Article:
July 5, 2006
This article originally appeared in Issue 4 of Patterns of Recognition.
Reprinted with permission.
In those days, my L.O.S. days, it was something we had talked about. Sure, we knew about 2600, and its meetings, but we never went. I’m not even sure if N.J. Transit’s “Midtown Direct” service was around then, so even if we would’ve gone in, I’m not sure how we would’ve done it. Looking back at it now, we should have.
After L.O.S. disbanded, I kept up with things, and did what I could. One night, I was watching a t.v. program about hackers, and it mentioned Off The Hook. I made it a point to check out the show. Many blissful nights were spent on my bedroom floor listening. Then, I heard some thing mentioned about an upcoming conference called “Beyond H.O.P.E.” I had to go, and I did.
I remember calling N.J. Transit’s customer service, and was told that there is, in fact, a way to go directly into Manhattan. This was my way home. Getting in was no problem, either. My friend, Rachael, had to go to the Village to do some shopping, and she gave me a lift in. I was a bit nervous while I was walking to the corner of Lafayette and Houston, and into the Puck Building.
I felt incredibly out of sorts there. I was alone, knew no else there, and had no idea what to expect. I roamed around for a bit in the vendors’ area, and saw someone selling books, and one of them was Jim Keith’s Black Helicopters Over America. That was Bob The Bopper a.k.a. in the N.Y.C 2600 meeting as “Conspiracy Bob.” I was into conspiracies and learning about the evils of Big Brother and the N.W.O. I talked with some chick that worked on “Steal This Radio.” I played the Double Dragon game that was there, and I even remember seeing Phiber Optik standing in line to buy a Major Hacking cookie. I left later in the day. Standing out in front, waiting for a cab, I met someone else, Skarecrow, and we’re still friends to this day. Then, I heard a two-way radio go off. It was someone doing security, and there was an announcement that someone was jamming the live broadcast of Off The Hook. Some scrawny guy with glasses started running all over the area looking into car windows and around corners to see what was going on. That was Rebel. We weren’t then, nor are we now, friends. A whole new world had opened in front of me, and I HAD to walk in.
In October of that year, ’97, I went to my first 2600 meeting. I wasn’t alone, though. At the time, there was someone else I was trying to teach about hacking, and it later turned out to be a waste of my time, but at least I had someone else there. I was hoping to see a familiar face, but none were to be seen. My then friend and I were standing outside of the then known Citicorp Building. I can’t even remember what we were talking about, but I heard a voice.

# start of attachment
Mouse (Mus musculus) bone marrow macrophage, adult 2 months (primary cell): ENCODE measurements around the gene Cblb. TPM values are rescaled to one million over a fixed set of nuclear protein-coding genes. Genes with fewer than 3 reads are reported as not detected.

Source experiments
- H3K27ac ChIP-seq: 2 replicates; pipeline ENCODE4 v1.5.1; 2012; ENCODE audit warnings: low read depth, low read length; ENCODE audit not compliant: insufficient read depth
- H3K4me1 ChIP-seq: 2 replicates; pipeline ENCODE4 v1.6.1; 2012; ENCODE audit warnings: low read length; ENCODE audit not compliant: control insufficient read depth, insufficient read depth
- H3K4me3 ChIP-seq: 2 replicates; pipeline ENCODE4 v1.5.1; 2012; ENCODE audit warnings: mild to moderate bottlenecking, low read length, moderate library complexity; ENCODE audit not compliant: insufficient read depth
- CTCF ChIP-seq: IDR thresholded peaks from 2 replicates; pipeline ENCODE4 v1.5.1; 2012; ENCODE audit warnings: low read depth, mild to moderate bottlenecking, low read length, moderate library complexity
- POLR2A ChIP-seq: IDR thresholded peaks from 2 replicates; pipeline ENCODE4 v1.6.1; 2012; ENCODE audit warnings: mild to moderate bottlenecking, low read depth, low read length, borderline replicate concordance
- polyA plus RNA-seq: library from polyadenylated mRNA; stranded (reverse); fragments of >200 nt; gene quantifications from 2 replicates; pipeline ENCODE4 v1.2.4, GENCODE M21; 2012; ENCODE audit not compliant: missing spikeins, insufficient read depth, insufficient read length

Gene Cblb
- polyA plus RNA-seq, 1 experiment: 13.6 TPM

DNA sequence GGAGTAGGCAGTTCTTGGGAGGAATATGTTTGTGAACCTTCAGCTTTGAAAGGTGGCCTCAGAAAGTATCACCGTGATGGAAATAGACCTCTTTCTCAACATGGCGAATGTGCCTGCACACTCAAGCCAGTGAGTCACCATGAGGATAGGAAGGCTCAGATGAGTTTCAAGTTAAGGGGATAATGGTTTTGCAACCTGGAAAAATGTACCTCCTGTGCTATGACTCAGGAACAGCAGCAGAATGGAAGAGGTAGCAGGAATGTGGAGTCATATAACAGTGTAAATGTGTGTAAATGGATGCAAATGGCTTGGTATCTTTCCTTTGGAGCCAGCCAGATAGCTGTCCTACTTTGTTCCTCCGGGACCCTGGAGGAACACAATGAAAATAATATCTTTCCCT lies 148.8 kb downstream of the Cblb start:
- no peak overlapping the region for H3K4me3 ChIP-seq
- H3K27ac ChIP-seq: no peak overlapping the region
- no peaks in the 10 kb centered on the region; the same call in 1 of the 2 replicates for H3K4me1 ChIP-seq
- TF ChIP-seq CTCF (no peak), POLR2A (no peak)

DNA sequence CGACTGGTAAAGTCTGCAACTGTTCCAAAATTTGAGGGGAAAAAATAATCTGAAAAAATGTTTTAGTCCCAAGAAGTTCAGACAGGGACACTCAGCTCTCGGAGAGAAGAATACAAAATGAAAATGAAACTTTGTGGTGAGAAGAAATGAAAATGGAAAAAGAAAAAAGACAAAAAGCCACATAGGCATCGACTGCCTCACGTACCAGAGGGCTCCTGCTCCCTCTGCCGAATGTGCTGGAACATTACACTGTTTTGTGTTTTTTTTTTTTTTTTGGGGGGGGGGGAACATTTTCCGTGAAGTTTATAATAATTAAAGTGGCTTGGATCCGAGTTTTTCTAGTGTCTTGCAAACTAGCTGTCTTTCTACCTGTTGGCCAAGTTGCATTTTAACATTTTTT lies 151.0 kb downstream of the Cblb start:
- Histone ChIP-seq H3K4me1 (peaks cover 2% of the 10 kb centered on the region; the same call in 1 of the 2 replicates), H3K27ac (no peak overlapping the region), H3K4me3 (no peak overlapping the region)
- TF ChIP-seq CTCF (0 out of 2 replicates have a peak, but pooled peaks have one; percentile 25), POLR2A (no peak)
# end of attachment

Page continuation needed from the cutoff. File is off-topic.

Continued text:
“You’re new here, aren’t you?”
That was Lupus. He, and his friends whose names I can’t remember introduced themselves, and brought us into the conversation. I talked about the group I was in, and was surprised that others remembered us. That was the day I learned about cloning a cell phone. Lupus left early, for some reason.
“Someday, the body will be the ultimate hack” he said over his shoulder to me as he headed up to the corner. I never saw him again.
I had no idea what I had just gotten myself into. The meetings became, and are still, so important to me that I would social engineer my way into leaving early on the first Friday of the month just so I could go in.
I haven’t missed a meeting since ’99, and my head spins when I think about all that’s happened, all the scrapes with feds, drugs, roaming around in Barnes and Noble, holding court in restaurants, meeting Kevin Mitnick twice, conferences, 9/11, and vast characters of those came, and those who stayed. I have overly strained relations with my biological family, so 2600 has become my chosen family. Family, or, more appropriately, chosen family is something I learned the importance of a long time ago and family is one of the dearest things to me. God only knows how many times they have been there for me, and I don’t think I’ll ever be able to properly show my gratitude.
It’s not surprising that I get nostalgic often when I think about the times I’ve had, like coming back to Dover on an insanely quiet summer night, and listening to Art Bell, and every other things that’s happened to me that I fall in love with over and over again. I even have a hacker pop culture ritual that I do just so I’ll be in the right mindset for this long download, and I won’t click “Cancel.”